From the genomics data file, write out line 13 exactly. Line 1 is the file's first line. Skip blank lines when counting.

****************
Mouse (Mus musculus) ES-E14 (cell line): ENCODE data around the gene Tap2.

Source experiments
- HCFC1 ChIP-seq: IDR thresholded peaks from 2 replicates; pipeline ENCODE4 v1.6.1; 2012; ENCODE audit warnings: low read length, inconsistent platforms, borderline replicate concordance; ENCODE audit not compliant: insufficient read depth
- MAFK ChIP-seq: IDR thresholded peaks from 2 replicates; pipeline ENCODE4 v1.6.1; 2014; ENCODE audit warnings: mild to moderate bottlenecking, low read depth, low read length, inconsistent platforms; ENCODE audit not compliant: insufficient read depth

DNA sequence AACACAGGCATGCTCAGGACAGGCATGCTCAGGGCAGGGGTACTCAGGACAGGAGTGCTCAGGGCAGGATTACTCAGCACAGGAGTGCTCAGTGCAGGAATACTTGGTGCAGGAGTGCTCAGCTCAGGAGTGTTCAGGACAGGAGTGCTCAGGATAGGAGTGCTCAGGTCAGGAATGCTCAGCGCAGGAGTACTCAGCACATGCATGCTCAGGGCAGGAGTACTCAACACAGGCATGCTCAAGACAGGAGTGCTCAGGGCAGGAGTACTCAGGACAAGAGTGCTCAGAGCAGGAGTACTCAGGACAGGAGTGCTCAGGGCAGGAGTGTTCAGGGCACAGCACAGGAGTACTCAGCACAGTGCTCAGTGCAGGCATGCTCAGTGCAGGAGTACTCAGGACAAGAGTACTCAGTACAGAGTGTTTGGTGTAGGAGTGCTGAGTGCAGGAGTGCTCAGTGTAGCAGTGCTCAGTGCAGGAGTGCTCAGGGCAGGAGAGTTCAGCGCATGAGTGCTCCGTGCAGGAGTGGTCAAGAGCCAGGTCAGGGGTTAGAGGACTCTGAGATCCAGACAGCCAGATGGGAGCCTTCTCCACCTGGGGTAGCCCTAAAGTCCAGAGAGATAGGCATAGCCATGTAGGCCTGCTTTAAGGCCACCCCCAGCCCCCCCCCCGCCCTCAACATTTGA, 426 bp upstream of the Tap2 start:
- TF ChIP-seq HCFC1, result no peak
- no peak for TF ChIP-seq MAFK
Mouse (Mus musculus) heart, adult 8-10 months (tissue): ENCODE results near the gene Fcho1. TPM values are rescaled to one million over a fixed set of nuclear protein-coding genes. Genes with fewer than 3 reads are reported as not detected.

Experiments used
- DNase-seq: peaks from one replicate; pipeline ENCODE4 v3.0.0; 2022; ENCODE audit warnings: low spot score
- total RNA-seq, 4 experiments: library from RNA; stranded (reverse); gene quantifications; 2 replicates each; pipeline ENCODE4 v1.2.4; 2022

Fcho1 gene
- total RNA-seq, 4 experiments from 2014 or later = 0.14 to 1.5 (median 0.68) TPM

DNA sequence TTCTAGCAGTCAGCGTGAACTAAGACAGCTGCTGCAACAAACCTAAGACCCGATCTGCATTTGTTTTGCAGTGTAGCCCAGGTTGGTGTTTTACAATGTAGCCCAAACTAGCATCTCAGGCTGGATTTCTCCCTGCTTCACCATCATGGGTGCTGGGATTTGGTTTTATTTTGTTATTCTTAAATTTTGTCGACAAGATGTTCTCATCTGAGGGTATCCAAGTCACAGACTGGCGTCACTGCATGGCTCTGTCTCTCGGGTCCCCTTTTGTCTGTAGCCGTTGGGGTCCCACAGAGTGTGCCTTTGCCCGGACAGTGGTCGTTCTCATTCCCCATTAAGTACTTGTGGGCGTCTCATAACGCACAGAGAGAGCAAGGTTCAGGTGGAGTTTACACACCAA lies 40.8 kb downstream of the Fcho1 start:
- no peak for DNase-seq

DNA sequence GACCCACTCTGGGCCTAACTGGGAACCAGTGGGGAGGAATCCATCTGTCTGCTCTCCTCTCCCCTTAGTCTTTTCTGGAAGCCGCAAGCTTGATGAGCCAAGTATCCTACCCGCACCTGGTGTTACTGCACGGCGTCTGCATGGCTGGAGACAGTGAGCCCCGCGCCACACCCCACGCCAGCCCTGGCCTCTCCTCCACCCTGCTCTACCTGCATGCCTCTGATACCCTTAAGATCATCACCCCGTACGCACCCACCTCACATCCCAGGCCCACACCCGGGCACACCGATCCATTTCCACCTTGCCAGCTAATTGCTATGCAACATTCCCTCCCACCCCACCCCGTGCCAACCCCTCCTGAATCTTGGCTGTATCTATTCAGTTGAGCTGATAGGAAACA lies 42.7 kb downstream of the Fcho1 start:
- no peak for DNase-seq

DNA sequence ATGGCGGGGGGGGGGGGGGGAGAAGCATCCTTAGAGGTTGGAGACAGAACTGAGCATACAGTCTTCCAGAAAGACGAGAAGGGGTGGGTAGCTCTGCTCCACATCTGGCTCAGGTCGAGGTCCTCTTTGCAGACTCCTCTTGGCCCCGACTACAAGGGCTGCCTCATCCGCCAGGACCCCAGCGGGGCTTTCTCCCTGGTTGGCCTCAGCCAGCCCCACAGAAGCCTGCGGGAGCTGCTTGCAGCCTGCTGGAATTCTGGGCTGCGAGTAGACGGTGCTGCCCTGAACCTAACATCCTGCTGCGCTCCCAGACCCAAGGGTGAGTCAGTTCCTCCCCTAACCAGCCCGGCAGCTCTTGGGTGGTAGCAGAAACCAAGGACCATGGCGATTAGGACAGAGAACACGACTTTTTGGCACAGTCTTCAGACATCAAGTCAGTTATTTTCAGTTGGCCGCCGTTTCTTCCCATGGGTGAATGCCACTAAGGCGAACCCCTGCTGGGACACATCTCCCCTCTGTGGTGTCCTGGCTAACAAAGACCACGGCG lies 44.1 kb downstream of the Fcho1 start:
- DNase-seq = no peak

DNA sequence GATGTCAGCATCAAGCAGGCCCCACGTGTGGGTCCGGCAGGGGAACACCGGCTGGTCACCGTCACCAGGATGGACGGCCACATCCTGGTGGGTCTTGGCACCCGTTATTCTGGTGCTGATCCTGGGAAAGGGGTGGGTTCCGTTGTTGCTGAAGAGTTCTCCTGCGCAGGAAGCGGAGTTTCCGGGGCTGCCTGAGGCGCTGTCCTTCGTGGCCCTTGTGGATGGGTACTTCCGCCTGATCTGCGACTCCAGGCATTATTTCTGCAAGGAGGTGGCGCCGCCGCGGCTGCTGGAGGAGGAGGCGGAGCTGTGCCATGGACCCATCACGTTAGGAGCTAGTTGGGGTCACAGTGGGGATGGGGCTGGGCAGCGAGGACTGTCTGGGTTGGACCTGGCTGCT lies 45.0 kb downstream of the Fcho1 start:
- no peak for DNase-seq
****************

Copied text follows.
- total RNA-seq, 4 experiments from 2014 or later = 0.14 to 1.5 (median 0.68) TPM